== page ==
Examines psychological theory and research from a feminist perspective. Uses historical and developmental frameworks to explore how psychology has contributed to the meaning of gender in the lives of women and girls. Prerequisite: PSYC 115 or WGSS 305, and Sophomore standing or above. Also listed as PSYC 364. (D-D)

Examines the production of heterosexuality in contemporary western society through the discursive construction of a presumed natural link between sex, gender and desire. The course emphasizes the connections between the naturalization of heterosexuality and the formation of nations and empires and transnational movements of capital, images and people.

Surveys American social history from 1607 to the present, with a focus on the historical contours of female/male gender roles and the family. Topics include conception and roles of marriage, the family, child rearing and human development, work, leisure, education and sexuality. Analyzes the effects of war, racism, slavery, immigration, industrialization and consumerism, along with abolitionism, temperance, feminism, civil rights and other social protest movements. Prerequisite: An Interpretive Practices course, HIST 121 or 122, or consent of the instructor. Also listed as HIST 367 and LGST 367. (D-D) (AY)

WGSS 368 HUMAN SEXUALITY (3 credits)
Sexuality is central to our lives. It is involved in many of our most fundamental relationships and engages some of our strongest emotions. This course provides an examination of human sexuality (encompassing sexual behaviors, sexual identity, social norms/attitudes, etc.) and the psychological, physiological and sociocultural influences upon human sexuality. (AY)

An interdisciplinary examination of major feminist theories with attention to the history of feminist thought. Emphasizes a diversity of perspectives and reflective consideration of the implications of theoretical frameworks for people's lives and experience. Among authors recently included: Daly, Chodorow, Lorde, Joseph, Eisentein, Gilligan, Mitchell, Ortner, Butler, Hooks, Lerner, Ruether, Rossi, Fox-Keller, Anzaldua, Hill-Collins, Lugones, Frye, Nicholson, Harding and Cooper. Prerequisite: WGSS 305.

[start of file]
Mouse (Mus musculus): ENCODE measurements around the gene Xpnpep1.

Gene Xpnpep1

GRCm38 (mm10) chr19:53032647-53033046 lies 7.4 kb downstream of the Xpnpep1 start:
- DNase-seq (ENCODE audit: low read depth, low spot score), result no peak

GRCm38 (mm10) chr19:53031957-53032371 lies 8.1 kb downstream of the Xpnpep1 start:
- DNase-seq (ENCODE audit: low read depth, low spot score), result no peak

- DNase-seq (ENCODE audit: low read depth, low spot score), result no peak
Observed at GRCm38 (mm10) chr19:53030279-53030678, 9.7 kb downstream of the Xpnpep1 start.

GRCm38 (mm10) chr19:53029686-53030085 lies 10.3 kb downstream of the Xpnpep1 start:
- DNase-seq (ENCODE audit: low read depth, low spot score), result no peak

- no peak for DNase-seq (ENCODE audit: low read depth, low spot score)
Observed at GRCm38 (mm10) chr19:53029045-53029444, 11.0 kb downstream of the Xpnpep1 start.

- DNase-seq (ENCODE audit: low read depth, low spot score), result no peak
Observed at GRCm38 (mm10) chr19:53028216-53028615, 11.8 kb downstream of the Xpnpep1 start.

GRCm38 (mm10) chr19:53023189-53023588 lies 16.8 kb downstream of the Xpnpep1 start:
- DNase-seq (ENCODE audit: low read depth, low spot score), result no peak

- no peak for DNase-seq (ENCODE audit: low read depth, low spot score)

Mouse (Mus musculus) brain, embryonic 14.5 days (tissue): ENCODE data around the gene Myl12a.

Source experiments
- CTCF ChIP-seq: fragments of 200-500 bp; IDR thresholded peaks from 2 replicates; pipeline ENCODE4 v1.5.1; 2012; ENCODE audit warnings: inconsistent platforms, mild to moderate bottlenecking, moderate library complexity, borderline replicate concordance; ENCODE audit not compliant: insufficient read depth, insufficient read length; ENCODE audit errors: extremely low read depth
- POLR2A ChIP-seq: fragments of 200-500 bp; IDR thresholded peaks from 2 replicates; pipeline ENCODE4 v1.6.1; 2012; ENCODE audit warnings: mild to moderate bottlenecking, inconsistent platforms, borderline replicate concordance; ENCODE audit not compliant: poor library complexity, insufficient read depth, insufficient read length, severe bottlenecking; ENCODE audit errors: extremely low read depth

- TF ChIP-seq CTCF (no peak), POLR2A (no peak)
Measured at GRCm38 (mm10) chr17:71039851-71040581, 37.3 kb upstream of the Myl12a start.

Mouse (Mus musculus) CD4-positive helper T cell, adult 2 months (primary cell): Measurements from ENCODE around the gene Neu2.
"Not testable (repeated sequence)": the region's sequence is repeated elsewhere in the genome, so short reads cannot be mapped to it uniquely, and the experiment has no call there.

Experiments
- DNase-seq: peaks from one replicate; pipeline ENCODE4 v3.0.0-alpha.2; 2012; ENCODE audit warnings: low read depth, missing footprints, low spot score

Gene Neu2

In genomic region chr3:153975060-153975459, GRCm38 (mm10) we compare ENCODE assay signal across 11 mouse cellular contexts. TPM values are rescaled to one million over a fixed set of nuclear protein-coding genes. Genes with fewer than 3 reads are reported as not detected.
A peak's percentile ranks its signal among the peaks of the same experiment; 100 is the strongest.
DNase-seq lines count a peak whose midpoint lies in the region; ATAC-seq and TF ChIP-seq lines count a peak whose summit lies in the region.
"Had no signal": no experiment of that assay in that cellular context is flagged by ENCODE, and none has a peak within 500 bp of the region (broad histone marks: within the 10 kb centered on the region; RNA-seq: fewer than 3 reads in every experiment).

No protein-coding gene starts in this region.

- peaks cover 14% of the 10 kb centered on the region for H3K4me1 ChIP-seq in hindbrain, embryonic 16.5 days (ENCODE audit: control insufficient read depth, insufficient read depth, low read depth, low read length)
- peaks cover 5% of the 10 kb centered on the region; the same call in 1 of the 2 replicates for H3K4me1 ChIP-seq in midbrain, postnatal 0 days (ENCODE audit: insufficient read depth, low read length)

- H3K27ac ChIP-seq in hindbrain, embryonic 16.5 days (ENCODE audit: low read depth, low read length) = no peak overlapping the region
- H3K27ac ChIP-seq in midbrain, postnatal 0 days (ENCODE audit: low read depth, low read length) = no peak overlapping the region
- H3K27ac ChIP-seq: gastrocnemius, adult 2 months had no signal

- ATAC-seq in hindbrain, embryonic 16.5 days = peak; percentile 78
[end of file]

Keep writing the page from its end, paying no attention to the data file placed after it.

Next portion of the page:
Traces the histories of women in the church and explores the emergence of feminist/womanist theology in the 20th century. Focuses on current feminist/womanist thought and action in today's societies. Also listed as AAAS 440 and REL 440. (AY)


*WGSS 482 SPECIAL TOPICS (3-4 credits)
Selected topics determined by the instructor for upper-level study. Examples of recent and future offerings include Women and the Civil Rights Movement, Women Writers and the Color Line, Lesbian Literature and Culture, Feminist Friendship, Asian Immigrant Women, Public Policy and Women, Feminist Ethics, Womanism and Toni Morrison, and Feminist Film. (D-D)


Collaborative research with faculty funded by the Ford/Knight Program.

WGSS 485 INDEPENDENT STUDY (1-3 credits)
Investigation of a specific topic conceived and planned by the student in consultation with a faculty supervisor. Culminates in a comprehensive report prepared in the style of a thesis or research paper.

Part of the Women's, Gender, Sexuality Studies Senior Comprehensive. Provides an opportunity to synthesize theoretical and practical experiences gained in the Women's Gender, Sexuality Studies Major and to demonstrate depth of understanding of a particular issue or problem to the larger Earlham community. Recent projects include organizing a lecture series on minority women's health issues; creating one-woman art shows; coordinating groups to explore different forms of artistic expression including poetry by women of color, collections of Jewish women's writings and feminist choral singing.

Focuses on a question or theme selected by the instructor in consultation with the Senior students. Provides an opportunity to integrate the breadth of Women's, Gender, Sexuality Studies experiences and to make plans for living out a life that includes the intersection of our personal, intellectual and activist commitments. Recent seminar topics include women and violence, the limits of language, reproductive technologies, abortion, postmodernism and working-class women. Prerequisite: WGSS 375.

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Earlham College, an independent, residential college, aspires to provide the highest-quality undergraduate education in the liberal arts, including the sciences, shaped by the distinctive perspectives of the Religious Society of Friends (Quakers).